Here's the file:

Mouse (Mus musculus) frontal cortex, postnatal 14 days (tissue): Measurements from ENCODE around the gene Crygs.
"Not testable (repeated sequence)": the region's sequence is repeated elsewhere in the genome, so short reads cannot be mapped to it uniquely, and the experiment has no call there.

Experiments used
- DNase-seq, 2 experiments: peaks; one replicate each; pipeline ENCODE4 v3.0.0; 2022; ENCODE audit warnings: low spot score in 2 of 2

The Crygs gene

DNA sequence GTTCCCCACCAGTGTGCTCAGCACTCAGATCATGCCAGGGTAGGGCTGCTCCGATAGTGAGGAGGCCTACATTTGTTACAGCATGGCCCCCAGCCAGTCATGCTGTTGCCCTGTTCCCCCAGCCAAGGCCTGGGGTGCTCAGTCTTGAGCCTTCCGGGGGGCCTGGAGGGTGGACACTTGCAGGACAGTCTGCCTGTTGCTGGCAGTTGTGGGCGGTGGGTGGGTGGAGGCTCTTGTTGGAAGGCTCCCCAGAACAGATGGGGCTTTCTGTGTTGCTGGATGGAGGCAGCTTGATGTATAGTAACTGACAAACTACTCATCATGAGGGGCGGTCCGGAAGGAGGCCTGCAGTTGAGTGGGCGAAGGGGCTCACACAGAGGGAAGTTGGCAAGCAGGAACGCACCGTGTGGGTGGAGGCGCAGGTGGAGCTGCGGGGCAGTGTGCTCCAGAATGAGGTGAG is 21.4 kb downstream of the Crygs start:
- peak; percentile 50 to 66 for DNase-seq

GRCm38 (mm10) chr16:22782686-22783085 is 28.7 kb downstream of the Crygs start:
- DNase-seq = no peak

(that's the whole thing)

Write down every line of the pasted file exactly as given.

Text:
Mouse (Mus musculus) frontal cortex, postnatal 14 days (tissue): Measurements from ENCODE around the gene Crygs.
"Not testable (repeated sequence)": the region's sequence is repeated elsewhere in the genome, so short reads cannot be mapped to it uniquely, and the experiment has no call there.

Experiments used
- DNase-seq, 2 experiments: peaks; one replicate each; pipeline ENCODE4 v3.0.0; 2022; ENCODE audit warnings: low spot score in 2 of 2

The Crygs gene

DNA sequence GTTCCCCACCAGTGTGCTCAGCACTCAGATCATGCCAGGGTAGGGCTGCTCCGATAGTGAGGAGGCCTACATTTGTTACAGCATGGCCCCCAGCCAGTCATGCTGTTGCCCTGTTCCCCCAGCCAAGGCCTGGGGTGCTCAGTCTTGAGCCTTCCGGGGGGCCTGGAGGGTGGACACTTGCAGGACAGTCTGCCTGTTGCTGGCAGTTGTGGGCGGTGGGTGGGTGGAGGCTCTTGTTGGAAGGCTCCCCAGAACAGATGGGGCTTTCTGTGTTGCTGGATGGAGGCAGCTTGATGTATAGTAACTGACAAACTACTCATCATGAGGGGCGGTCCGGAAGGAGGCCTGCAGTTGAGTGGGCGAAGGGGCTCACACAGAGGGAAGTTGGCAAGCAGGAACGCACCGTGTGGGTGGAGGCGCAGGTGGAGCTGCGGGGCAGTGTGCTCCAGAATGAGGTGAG is 21.4 kb downstream of the Crygs start:
- peak; percentile 50 to 66 for DNase-seq

GRCm38 (mm10) chr16:22782686-22783085 is 28.7 kb downstream of the Crygs start:
- DNase-seq = no peak